"Orner packs remarkable pathos into his condensed narratives."--Wall Street Journal—-
"Peter Orner is mining a deep vein of human experience....What he comes up with is a true work of art that will make you think, 'Oh, this is how it's done.'"--Maile Meloy, author of Both Ways Is the Only Way I Want It—-
"Orner fires jewel-toned shards of fiction into a stunning whole."--Publishers Weekly—-
"Imagine Brief Interveiws with Hideous Men written by Alice Munro."--Tom Bissell, Harper's Magazine—-
"Orner is an undisputed master of the short short story."--Booklist—-
"Last Car Over the Sagamore Bridge is an incredible achievement. Peter Orner has a daring imagination and a voice all writers yearn for; he has joined the masters of the short story form."-Chris Abani—-
"The stories of Last Car Over the Sagamore Bridge confirm what I've long suspected: Peter Orner is one of the most accomplished writers of our generation. Yes, he is a master craftsman; every word is nailed down, and there isn't a sentence, or even a sound, out of place. But he's something else besides-a savant of the soul. Think Grace Paley, Michael Ondaatje, Paul Bowles, then add Bruce Springsteen's rhythm and overwhelming loyalty to humanity, and you get close to Orner's fierce, gorgeously poetic, heartbreaking prose."-Alexandra Fuller, author of Don't Let's Go to the Dogs Tonight—-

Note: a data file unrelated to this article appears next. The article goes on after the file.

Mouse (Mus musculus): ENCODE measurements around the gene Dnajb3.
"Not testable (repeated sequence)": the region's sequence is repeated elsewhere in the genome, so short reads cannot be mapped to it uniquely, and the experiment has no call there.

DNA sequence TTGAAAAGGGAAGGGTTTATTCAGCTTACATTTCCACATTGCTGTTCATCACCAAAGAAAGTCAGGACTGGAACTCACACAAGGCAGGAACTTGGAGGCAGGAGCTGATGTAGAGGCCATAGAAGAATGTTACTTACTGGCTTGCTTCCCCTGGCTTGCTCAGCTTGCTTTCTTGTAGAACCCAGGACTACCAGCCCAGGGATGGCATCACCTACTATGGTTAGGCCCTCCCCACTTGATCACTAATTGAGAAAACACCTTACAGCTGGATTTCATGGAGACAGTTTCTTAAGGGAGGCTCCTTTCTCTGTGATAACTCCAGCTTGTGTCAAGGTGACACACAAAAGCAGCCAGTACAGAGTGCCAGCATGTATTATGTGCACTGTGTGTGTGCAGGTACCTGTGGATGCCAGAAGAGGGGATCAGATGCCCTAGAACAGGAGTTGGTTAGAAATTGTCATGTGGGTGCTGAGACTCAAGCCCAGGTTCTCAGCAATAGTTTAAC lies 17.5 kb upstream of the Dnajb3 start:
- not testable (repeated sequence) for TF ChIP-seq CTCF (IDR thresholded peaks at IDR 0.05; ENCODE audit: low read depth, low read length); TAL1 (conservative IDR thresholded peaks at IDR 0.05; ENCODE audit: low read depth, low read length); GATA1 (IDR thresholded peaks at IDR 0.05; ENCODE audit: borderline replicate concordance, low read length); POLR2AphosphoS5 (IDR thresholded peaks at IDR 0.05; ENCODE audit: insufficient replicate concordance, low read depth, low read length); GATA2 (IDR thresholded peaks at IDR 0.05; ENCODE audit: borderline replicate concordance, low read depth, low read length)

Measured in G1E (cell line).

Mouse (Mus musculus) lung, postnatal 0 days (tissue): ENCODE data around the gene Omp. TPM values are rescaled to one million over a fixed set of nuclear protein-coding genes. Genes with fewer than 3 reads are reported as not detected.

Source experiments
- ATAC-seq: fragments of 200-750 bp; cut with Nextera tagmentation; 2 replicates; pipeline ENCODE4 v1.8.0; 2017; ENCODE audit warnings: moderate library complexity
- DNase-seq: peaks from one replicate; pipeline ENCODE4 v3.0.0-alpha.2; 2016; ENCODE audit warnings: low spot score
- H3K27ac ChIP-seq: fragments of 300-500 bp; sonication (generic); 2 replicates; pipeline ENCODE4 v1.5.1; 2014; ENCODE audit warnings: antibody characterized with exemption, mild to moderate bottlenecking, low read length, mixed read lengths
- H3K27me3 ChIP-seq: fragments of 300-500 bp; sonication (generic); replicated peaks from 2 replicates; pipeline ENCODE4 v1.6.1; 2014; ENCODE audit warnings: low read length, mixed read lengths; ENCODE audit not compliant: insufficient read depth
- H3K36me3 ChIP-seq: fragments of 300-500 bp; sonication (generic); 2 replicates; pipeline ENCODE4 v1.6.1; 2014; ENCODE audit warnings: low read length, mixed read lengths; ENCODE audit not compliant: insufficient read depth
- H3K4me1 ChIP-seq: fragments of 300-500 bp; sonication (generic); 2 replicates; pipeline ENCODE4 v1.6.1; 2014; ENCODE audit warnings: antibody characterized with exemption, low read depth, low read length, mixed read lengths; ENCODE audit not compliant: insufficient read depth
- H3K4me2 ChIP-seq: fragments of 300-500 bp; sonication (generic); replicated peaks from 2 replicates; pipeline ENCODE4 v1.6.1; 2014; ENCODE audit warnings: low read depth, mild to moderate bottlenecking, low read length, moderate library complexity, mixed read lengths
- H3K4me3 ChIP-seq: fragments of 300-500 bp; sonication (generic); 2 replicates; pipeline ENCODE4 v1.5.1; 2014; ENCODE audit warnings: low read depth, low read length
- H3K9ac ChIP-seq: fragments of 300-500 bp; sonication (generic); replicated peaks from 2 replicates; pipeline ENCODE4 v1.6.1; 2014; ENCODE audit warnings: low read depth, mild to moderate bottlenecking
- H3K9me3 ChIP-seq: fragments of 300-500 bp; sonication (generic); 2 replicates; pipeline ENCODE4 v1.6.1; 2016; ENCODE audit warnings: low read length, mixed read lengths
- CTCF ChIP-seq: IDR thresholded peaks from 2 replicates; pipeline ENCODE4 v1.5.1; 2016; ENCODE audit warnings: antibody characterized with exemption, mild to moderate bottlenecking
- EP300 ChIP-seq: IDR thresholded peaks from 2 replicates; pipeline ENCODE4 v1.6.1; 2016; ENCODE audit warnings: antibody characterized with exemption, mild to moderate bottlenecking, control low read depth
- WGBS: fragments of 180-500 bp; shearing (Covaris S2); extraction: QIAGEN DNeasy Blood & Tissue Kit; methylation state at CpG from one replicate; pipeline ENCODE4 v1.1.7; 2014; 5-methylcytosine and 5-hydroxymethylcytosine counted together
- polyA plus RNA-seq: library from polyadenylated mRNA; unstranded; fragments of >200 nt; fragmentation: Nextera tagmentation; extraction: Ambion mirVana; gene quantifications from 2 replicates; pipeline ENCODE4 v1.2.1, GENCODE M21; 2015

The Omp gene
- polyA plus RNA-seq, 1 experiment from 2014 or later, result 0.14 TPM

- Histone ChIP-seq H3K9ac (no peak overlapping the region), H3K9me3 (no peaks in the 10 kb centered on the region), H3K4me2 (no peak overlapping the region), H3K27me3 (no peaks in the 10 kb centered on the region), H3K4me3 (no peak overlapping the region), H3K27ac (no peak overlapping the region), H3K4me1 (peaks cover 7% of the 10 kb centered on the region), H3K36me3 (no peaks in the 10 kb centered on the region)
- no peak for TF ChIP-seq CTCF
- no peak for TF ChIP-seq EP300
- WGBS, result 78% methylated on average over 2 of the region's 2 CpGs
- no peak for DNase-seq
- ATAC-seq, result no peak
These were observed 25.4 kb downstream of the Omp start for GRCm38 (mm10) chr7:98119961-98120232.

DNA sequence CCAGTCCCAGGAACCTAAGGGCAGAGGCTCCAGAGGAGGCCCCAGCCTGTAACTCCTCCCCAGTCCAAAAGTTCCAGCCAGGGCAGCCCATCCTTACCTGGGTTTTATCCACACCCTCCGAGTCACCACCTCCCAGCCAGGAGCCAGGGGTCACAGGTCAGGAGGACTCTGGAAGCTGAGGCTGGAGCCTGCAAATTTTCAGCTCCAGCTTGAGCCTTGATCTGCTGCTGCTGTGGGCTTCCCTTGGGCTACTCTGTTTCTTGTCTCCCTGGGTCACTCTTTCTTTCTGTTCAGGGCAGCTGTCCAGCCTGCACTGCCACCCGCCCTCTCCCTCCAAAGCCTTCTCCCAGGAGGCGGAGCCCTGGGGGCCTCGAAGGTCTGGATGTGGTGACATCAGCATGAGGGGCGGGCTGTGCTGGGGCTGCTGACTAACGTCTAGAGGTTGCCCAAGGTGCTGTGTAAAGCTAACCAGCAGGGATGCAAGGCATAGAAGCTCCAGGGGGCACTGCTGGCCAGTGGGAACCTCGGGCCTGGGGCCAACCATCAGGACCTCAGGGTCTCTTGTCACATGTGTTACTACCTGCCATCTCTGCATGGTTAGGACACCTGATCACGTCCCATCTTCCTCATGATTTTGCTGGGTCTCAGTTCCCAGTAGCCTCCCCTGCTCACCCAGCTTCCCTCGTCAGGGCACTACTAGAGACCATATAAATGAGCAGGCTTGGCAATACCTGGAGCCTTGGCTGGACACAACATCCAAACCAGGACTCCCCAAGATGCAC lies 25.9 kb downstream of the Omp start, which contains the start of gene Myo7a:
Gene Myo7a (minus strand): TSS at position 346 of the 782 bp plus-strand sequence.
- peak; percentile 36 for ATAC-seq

"Orner packs memorable characters into an exceptionally small space....Throughout the stories, he shows himself to be a master of the pithy phrase."-Kirkus Reviews—-
"Orner returns to the short form he handled so well in Esther Stories, a Rome Prize winner."-Library Journal—-
"No, we won't last. But the stories we tell ourselves sustain us in ways we never would have suspected. Mere anecdote rarely achieves profundity, yet it does here."-Ann Beattie, Electric Literature (on "At the Fairmont")—-
"A kind of dark kaleidoscope of American moments, when both the powerful and powerless wonder, why can't our dreams be content with the terrible facts?"-Pamela Masin, "Book of the Week," O, The Oprah Magazine—-